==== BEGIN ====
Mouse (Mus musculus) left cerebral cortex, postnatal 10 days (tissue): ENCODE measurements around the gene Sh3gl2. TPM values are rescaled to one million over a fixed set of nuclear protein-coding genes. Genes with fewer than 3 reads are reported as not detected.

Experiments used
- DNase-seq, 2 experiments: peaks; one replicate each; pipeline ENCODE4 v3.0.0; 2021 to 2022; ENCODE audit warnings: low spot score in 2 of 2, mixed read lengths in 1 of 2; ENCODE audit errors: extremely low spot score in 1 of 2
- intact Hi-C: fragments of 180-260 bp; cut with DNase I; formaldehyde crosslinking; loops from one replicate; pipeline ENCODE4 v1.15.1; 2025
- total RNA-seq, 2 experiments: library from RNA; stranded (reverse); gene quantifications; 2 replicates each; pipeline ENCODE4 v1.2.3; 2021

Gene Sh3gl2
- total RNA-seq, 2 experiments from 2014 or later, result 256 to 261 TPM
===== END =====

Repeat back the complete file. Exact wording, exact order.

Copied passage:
Mouse (Mus musculus) left cerebral cortex, postnatal 10 days (tissue): ENCODE measurements around the gene Sh3gl2. TPM values are rescaled to one million over a fixed set of nuclear protein-coding genes. Genes with fewer than 3 reads are reported as not detected.

Experiments used
- DNase-seq, 2 experiments: peaks; one replicate each; pipeline ENCODE4 v3.0.0; 2021 to 2022; ENCODE audit warnings: low spot score in 2 of 2, mixed read lengths in 1 of 2; ENCODE audit errors: extremely low spot score in 1 of 2
- intact Hi-C: fragments of 180-260 bp; cut with DNase I; formaldehyde crosslinking; loops from one replicate; pipeline ENCODE4 v1.15.1; 2025
- total RNA-seq, 2 experiments: library from RNA; stranded (reverse); gene quantifications; 2 replicates each; pipeline ENCODE4 v1.2.3; 2021

Gene Sh3gl2
- total RNA-seq, 2 experiments from 2014 or later, result 256 to 261 TPM